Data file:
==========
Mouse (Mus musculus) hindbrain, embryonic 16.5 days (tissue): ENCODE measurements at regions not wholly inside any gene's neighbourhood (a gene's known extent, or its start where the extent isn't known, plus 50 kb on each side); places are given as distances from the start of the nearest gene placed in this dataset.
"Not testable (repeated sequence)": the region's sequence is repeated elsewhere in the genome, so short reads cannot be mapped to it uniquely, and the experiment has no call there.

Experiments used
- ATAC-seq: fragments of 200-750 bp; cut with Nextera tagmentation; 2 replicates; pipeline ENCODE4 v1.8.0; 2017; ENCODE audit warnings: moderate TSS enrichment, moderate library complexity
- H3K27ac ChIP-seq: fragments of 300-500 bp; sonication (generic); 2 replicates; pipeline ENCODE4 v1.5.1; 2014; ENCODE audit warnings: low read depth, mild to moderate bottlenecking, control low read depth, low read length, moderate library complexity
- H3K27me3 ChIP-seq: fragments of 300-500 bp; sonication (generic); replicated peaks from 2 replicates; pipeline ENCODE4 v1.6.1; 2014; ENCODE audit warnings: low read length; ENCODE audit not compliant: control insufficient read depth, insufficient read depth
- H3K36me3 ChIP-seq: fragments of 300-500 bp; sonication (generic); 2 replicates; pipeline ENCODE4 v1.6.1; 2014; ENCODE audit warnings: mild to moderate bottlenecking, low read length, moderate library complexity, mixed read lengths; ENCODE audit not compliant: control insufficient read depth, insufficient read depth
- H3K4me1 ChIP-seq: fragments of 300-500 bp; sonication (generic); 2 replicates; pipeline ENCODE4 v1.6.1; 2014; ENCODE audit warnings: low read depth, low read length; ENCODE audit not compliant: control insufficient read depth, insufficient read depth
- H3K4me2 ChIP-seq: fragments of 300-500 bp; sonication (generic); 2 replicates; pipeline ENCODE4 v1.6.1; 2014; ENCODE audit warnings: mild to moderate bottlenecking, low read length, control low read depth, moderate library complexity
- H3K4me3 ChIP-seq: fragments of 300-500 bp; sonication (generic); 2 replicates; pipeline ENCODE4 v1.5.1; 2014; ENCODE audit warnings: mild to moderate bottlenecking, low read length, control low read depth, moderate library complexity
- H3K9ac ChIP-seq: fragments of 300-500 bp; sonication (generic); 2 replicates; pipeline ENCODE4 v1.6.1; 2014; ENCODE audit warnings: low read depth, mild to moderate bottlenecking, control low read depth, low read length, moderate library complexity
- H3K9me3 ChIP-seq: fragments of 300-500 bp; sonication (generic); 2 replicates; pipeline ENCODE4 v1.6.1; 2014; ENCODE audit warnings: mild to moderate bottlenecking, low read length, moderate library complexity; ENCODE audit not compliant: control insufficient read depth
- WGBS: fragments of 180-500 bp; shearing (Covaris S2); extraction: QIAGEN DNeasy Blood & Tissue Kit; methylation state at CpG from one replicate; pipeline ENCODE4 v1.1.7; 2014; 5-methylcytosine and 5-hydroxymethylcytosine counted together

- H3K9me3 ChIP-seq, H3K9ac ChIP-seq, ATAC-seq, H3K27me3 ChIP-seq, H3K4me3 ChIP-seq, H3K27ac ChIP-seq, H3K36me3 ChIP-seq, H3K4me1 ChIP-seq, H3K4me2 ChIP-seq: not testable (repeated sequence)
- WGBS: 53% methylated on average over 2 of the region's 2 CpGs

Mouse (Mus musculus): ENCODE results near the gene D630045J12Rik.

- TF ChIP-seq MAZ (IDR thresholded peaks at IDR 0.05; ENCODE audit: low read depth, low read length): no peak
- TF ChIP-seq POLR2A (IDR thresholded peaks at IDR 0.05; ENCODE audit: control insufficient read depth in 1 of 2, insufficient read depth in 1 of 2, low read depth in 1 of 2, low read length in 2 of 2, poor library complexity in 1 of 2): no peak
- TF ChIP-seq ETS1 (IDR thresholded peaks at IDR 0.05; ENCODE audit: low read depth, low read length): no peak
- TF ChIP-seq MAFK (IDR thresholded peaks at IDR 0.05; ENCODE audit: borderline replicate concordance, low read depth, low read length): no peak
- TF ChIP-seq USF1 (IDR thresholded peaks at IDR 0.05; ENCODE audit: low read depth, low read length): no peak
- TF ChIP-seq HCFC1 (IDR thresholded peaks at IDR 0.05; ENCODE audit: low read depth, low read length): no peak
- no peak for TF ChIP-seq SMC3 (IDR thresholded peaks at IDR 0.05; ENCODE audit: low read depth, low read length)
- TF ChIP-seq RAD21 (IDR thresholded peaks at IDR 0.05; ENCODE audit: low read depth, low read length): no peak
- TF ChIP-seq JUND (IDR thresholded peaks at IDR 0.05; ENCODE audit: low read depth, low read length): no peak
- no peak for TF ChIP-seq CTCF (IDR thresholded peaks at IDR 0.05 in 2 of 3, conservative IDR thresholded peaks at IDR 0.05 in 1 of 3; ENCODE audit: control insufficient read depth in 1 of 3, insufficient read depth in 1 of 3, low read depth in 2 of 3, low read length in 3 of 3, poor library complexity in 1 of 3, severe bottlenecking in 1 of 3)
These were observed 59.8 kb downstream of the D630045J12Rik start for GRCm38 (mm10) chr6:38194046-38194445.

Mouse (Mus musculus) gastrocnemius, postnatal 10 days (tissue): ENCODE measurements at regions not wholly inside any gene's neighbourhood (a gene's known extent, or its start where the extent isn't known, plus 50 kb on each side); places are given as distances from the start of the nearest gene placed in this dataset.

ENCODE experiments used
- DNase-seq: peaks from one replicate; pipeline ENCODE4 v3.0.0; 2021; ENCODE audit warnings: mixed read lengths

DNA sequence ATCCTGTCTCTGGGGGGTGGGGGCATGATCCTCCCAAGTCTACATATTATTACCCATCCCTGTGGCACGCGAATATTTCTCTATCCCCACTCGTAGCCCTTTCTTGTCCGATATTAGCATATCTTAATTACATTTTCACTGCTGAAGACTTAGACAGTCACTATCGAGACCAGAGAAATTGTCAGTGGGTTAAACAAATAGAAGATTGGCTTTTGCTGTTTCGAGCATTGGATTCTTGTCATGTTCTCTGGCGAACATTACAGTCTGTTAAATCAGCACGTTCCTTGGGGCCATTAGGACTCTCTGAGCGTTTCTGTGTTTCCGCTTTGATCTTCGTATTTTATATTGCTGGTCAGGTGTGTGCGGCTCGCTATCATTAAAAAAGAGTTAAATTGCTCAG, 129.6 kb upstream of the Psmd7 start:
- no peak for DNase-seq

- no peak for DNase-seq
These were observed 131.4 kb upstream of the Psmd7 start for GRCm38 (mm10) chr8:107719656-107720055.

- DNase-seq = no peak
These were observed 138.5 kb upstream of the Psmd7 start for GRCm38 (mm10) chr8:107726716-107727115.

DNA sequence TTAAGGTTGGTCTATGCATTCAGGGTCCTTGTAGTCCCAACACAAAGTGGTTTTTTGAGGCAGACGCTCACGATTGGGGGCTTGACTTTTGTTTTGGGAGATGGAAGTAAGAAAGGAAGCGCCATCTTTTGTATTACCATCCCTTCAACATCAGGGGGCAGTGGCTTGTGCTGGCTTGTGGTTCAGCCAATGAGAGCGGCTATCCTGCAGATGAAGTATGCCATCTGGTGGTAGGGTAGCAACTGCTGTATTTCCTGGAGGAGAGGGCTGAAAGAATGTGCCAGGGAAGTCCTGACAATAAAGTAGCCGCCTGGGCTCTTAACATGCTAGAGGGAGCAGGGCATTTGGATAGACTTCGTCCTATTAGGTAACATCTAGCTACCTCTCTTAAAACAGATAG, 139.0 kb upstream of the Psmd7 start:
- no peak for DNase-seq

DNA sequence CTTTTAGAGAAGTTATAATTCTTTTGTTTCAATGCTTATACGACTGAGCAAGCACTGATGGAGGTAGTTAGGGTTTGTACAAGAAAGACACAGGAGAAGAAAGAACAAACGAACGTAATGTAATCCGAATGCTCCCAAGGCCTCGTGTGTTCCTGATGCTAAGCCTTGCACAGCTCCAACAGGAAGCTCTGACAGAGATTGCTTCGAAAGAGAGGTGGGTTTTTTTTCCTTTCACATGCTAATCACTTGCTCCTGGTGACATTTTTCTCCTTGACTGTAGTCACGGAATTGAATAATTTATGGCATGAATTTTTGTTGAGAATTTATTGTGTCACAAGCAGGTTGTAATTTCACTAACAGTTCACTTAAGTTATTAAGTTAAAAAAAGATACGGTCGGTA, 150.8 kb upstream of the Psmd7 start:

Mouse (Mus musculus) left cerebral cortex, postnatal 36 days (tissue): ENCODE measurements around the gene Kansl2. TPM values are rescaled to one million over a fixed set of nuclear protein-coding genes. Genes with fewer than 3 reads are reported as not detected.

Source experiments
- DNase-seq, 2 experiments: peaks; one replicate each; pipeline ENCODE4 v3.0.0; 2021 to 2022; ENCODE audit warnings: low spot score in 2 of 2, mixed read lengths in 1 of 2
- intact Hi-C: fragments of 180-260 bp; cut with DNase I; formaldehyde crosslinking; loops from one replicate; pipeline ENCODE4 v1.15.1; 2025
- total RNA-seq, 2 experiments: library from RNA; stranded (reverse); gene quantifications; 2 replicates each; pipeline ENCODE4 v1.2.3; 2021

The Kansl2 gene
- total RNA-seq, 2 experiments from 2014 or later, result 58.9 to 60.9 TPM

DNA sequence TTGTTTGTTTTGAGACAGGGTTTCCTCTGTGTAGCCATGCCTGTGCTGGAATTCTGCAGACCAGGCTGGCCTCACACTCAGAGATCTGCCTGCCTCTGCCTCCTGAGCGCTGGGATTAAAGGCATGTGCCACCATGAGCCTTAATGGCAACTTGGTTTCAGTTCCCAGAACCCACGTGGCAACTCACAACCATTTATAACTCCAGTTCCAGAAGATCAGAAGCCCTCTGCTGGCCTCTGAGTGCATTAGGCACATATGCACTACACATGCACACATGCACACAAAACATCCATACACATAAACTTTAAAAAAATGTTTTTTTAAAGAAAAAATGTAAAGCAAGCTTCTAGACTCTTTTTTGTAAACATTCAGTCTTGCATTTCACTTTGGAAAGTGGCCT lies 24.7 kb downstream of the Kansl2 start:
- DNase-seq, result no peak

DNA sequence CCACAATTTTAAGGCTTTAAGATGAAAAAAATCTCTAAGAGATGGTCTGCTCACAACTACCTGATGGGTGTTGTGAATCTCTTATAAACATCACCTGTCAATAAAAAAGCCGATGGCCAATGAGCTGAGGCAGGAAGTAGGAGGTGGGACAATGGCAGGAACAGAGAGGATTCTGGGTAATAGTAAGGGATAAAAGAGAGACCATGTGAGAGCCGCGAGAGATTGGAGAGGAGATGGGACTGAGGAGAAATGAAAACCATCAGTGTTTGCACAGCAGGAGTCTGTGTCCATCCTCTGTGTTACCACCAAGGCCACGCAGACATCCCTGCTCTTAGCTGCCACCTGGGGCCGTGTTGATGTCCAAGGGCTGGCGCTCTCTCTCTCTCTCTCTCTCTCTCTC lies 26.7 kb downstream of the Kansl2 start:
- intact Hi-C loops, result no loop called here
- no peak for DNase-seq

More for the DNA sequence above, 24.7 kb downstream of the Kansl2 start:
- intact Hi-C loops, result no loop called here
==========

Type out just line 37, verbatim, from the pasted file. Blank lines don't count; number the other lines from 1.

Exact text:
DNA sequence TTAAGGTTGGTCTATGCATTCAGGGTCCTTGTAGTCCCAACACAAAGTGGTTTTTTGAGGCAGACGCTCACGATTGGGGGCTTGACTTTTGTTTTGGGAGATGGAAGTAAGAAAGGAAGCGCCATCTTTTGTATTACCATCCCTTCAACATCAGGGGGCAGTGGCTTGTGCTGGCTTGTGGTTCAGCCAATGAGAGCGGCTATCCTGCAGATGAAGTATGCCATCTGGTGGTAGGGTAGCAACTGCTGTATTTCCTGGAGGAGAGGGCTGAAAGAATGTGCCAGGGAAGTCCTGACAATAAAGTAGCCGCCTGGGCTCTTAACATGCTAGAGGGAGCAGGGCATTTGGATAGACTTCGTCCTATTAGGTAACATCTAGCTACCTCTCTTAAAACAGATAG, 139.0 kb upstream of the Psmd7 start: